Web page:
London, United Kingdom – British authorities fear that hundreds of teenage girls travelling from the UK during the current school holidays risk being forced into family-arranged marriages, with one welfare charity urging potential victims to conceal a metal spoon in their underwear to alert airport security staff to their plight.
The UK government’s Forced Marriage Unit earlier this month put welfare services and airports on alert after dealing with 400 cases between June and August last year. Officials have also distributed information cards urging those with concerns to seek help or call a confidential helpline.
But Karma Nirvana, a charity that supports victims of forced marriage, said it had advised some girls who suspect they are being taken abroad to be married to use a hidden spoon to set off airport scanners, as a last-ditch way to seek help and avoid boarding a plane with family members.
“When they go through security, it will highlight this object in a private area and, if 16 or over, they will be taken to a safe space where they have that one last opportunity to disclose they’re being forced to marry,” Natasha Rattu, Karma Nirvana’s operations manager, told the AFP news agency.
“We’ve had people ring and say it’s helped them and got them out of a dangerous situation.”
Sameem Ali, a councillor in Manchester and author of Belonging, a book about her own experience of forced marriage, said girls in the northern city had come up with similar strategies such as wearing metal bangles to trigger airport scanners. If they are being closely chaperoned by relatives, airport security might be the girls’ only opportunity to seek help before boarding the plane.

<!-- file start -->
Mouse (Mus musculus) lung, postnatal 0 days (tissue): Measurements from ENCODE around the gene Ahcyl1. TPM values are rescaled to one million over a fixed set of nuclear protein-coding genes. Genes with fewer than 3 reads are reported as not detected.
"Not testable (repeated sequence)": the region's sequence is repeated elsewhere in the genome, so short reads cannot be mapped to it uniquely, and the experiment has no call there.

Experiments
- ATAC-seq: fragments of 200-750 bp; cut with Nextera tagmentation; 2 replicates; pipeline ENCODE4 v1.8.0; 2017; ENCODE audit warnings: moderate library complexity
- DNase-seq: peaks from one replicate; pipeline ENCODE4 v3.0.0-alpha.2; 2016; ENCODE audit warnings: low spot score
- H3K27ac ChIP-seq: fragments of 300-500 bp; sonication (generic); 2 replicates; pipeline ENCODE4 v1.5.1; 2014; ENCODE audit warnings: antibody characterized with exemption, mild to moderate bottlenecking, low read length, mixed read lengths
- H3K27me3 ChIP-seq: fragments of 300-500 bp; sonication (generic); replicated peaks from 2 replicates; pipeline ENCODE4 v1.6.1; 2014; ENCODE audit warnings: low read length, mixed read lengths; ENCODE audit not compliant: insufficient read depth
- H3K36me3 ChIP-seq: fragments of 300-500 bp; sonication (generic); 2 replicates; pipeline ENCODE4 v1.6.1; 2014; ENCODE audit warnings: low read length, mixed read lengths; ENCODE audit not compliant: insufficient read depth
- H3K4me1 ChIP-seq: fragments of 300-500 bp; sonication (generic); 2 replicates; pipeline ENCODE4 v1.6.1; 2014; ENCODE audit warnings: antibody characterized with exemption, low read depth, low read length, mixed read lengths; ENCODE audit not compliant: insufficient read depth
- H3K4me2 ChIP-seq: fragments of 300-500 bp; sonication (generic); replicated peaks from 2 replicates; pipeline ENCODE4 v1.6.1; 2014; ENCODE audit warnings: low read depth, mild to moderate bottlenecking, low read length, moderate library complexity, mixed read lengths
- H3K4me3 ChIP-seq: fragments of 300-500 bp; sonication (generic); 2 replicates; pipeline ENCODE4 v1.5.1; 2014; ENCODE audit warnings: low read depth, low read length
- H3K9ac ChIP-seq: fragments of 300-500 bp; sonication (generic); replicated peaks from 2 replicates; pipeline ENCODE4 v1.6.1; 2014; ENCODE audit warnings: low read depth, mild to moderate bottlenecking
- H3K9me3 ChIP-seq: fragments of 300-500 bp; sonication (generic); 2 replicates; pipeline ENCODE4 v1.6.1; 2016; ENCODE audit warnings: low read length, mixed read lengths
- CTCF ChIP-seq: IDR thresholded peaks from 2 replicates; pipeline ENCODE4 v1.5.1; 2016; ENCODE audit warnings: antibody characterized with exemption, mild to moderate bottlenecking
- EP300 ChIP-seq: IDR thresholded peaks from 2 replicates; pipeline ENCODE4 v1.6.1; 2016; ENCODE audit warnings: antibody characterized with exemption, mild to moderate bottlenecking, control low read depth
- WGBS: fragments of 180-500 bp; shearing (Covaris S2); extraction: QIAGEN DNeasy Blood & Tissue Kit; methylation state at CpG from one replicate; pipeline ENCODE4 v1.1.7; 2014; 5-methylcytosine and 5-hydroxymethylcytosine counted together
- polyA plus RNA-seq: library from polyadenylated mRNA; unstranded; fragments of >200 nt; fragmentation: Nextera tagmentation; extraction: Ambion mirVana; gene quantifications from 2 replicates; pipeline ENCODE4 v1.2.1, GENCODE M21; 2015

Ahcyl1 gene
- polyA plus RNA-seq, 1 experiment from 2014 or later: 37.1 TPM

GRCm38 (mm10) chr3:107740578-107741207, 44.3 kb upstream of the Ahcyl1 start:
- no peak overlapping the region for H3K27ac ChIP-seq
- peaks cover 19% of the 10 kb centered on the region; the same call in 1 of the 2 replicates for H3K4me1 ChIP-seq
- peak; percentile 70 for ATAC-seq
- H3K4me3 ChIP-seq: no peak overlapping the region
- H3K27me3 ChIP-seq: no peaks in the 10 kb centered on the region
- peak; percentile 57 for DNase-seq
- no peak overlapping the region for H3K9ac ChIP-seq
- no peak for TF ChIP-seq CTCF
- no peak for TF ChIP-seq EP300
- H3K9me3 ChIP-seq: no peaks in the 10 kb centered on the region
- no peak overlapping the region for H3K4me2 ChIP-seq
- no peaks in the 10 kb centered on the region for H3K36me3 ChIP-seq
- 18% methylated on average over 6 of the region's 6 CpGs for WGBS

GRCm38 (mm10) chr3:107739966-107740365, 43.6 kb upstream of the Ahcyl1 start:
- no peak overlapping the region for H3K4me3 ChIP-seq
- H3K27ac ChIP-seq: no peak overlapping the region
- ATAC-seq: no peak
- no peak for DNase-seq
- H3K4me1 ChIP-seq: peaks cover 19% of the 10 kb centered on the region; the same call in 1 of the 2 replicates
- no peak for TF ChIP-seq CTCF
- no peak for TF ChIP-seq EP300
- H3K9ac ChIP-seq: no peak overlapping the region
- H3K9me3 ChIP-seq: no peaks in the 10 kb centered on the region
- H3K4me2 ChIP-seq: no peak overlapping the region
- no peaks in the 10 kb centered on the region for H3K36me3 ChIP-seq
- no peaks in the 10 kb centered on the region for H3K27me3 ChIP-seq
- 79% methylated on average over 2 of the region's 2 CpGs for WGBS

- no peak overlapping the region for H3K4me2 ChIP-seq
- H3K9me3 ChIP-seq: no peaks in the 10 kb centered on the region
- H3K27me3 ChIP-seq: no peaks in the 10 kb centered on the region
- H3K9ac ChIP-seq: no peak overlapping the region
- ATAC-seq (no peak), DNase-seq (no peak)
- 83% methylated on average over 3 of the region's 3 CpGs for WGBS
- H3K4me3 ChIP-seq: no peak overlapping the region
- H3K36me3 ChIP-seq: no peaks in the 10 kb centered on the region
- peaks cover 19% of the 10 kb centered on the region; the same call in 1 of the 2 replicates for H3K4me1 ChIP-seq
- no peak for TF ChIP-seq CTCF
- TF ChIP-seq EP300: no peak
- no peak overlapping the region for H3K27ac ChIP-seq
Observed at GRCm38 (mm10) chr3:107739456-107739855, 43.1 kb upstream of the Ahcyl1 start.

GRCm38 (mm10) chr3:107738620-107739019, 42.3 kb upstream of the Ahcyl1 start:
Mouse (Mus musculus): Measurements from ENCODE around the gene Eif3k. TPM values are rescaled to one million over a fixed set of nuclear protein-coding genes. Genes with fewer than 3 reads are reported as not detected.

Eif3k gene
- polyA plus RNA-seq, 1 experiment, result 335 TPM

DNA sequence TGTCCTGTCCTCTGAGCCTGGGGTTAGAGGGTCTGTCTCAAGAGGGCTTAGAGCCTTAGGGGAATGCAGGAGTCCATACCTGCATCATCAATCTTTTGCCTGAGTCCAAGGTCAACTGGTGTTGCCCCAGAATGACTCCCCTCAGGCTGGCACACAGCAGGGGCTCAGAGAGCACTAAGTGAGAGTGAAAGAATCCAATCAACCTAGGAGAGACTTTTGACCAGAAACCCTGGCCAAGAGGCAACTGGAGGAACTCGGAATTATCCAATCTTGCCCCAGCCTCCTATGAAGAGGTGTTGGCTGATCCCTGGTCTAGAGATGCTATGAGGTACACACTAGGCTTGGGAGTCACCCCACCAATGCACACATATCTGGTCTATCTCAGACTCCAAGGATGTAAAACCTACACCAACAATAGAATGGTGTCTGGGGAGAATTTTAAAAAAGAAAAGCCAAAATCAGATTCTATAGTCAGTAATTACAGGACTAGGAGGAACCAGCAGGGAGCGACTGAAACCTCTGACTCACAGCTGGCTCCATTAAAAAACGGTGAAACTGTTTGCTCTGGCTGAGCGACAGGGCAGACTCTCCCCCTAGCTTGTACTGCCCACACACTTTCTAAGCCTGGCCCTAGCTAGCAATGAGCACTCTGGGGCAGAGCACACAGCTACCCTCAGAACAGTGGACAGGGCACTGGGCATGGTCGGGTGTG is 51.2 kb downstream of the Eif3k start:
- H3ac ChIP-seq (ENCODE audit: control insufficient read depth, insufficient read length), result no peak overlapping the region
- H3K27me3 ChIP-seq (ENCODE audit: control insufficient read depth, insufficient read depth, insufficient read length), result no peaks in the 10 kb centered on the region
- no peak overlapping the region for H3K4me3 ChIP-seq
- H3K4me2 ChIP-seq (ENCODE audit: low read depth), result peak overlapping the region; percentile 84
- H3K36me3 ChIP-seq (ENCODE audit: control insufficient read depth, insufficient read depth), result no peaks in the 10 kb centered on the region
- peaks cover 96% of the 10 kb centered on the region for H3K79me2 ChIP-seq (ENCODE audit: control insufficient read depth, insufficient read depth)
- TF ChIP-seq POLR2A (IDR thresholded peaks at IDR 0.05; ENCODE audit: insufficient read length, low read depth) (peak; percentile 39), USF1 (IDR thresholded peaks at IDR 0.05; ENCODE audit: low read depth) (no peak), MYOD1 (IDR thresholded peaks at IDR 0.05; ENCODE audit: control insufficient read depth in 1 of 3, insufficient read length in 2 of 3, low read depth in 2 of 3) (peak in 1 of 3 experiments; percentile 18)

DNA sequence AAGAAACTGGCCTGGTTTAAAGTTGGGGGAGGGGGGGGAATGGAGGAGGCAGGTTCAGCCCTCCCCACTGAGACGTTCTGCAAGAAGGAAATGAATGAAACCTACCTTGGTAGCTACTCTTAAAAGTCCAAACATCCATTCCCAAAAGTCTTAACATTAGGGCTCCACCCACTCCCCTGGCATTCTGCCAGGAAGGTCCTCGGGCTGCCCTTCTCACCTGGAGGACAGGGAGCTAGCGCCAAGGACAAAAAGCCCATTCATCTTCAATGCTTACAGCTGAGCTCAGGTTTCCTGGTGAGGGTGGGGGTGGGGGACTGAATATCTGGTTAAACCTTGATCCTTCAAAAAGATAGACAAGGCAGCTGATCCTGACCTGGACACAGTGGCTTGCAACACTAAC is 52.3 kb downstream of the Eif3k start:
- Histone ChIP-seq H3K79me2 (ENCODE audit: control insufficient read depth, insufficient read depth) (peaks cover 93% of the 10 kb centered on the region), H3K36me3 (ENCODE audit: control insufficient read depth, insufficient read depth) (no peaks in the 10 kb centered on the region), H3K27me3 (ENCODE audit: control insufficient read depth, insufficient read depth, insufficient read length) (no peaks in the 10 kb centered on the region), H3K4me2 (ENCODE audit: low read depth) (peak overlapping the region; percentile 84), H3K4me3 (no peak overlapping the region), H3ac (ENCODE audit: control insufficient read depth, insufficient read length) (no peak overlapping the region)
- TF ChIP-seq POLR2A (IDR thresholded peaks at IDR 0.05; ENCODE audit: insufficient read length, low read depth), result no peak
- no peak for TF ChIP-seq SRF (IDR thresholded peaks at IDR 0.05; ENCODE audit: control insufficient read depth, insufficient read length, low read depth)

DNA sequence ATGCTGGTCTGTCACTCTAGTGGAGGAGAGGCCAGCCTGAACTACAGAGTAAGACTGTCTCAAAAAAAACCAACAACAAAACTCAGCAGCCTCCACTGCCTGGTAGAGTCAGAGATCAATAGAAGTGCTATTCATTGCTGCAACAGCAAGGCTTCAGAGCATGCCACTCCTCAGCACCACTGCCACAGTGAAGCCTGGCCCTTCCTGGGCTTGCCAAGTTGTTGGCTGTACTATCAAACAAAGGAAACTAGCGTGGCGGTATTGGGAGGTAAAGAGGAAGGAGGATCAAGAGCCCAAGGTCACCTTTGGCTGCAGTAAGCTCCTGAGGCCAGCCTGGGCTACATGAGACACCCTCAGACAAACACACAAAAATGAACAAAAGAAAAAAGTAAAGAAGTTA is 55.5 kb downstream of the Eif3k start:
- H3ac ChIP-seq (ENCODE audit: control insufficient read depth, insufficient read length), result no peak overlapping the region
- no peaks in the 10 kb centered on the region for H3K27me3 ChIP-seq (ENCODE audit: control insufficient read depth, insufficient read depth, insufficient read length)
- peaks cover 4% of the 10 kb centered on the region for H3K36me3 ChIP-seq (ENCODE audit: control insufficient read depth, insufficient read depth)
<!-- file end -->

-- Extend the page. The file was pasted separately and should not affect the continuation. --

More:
Official efforts failing
But Ali told Al Jazeera that official efforts to tackle forced marriages were still failing to reach many young girls in vulnerable and desperate situations, and warned that even proposed legislation to criminalise forcing someone to marry may prove counterproductive.
Ali was taken to Pakistan and forced to marry by her parents as a 13-year-old in the early 1980s, having been abused since she was seven years old. Within a year she was pregnant and returned to the UK to give birth. Her brother was subsequently imprisoned for plotting to kidnap and kill her after she finally ran away from her family at the age of 18.
“I had a baby in this country aged 14 and no questions were asked. That was nearly 30 years ago and it is still as prevalent today. It could have happened yesterday,” she said.
“Still nobody is asking the right questions and I can tell you this: there are going to be a lot of young people missing at the end of the year. The people who should be protecting them have put in a lot of red tape and bureaucracy to cover their own backs.”
The six-week school summer break is seen as peak season for forced marriage cases, with many unsuspecting brides-to-be believing they are simply going abroad on holiday or to visit relatives.
“The long period away gives parents and perpetrators the opportunity to get somebody married because they are out of people’s consciousness,” Aneeta Prem, the president of Freedom Charity, a child welfare organisation, told Al Jazeera.
“If you didn’t come back after the Easter holiday, people would be more alert. But if you don’t come back after the summer break, people think maybe you’ve moved area or moved schools.”
‘The tip of the iceberg’
The Forced Marriage Unit last year handled almost 1,500 cases. Eight out of 10 of those involved young women and girls, with 35 percent under the age of 17. The youngest suspected victim was two years old, while most cases involved families with connections to Pakistan and other South Asian countries.